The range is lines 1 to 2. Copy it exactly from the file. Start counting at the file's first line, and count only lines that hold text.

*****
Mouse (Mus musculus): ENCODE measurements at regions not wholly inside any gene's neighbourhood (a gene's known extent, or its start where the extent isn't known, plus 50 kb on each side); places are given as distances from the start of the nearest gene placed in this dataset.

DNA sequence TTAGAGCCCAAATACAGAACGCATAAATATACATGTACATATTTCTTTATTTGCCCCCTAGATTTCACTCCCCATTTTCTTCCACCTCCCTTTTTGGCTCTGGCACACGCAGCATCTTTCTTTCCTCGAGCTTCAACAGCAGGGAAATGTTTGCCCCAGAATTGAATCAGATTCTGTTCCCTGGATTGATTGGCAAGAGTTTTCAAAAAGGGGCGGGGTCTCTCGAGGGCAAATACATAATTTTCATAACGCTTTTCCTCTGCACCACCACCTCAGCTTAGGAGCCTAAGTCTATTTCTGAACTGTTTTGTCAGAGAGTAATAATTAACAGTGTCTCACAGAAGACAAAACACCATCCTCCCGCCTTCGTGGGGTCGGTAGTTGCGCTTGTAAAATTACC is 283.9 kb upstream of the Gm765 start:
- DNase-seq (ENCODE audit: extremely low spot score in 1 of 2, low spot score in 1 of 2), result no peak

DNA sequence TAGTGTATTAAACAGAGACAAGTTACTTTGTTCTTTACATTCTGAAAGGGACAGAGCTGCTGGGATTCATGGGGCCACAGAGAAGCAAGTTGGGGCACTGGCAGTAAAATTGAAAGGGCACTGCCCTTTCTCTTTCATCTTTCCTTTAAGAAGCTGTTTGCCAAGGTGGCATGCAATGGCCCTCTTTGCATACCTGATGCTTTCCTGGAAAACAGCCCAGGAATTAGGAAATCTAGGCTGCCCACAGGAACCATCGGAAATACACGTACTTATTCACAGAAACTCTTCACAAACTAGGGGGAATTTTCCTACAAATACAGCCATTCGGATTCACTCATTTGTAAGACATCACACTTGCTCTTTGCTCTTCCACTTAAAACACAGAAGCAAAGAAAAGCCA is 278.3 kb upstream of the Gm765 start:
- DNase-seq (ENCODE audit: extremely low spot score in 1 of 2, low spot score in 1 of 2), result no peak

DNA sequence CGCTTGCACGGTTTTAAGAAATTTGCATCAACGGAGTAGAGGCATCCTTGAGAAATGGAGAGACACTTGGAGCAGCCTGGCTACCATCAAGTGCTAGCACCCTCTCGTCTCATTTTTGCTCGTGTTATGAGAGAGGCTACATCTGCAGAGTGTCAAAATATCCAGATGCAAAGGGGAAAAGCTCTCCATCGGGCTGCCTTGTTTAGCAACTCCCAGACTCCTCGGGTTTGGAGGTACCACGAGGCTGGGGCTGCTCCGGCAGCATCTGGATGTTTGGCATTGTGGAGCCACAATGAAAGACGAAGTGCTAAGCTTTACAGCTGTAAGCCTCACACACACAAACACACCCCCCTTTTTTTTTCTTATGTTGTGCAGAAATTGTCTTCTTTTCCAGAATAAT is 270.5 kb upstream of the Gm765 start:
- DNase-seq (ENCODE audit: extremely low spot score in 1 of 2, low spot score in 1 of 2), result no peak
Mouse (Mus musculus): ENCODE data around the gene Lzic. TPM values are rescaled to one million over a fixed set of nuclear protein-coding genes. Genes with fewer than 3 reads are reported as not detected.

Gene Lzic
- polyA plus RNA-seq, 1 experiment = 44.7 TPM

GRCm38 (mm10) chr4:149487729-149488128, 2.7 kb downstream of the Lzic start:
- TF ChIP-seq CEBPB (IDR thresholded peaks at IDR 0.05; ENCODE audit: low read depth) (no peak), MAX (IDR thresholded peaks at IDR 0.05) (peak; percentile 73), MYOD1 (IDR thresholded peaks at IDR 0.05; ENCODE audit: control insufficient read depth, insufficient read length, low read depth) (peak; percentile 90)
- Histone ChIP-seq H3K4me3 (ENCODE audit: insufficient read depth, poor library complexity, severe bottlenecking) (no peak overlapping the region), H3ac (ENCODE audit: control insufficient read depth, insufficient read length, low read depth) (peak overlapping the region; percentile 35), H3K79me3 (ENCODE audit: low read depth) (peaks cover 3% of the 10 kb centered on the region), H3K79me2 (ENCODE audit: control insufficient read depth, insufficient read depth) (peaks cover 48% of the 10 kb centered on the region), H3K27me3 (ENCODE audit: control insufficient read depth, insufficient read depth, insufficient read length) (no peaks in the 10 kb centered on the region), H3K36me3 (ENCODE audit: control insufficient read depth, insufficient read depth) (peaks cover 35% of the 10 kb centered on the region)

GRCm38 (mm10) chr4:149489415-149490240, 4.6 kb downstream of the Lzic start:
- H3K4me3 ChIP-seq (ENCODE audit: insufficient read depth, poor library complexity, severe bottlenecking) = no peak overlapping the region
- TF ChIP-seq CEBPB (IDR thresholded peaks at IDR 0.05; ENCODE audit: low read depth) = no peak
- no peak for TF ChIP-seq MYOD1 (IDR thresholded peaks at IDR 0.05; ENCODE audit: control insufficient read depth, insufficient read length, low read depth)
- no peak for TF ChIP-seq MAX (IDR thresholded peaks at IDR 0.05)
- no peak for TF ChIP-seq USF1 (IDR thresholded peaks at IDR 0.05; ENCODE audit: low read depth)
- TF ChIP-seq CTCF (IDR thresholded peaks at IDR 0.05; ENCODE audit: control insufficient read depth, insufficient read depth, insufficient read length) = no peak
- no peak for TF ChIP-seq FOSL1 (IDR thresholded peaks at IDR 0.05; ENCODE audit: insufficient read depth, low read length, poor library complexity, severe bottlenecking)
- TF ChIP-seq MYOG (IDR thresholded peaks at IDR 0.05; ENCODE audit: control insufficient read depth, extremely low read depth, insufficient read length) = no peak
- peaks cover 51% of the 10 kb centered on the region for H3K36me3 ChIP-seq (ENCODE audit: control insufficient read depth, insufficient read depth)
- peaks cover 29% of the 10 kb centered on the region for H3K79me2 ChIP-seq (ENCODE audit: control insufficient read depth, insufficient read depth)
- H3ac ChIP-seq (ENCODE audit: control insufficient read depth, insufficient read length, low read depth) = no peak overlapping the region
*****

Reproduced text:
Mouse (Mus musculus): ENCODE measurements at regions not wholly inside any gene's neighbourhood (a gene's known extent, or its start where the extent isn't known, plus 50 kb on each side); places are given as distances from the start of the nearest gene placed in this dataset.

DNA sequence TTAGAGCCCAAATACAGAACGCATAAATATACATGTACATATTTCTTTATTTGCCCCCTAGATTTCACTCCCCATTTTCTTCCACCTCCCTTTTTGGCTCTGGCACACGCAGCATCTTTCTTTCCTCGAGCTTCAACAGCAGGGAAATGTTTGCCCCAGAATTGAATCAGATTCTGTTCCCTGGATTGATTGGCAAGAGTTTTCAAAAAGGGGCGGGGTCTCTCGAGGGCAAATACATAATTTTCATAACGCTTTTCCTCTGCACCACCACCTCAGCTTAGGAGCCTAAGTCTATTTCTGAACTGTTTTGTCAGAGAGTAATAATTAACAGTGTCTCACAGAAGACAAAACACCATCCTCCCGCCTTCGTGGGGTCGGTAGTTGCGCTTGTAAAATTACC is 283.9 kb upstream of the Gm765 start: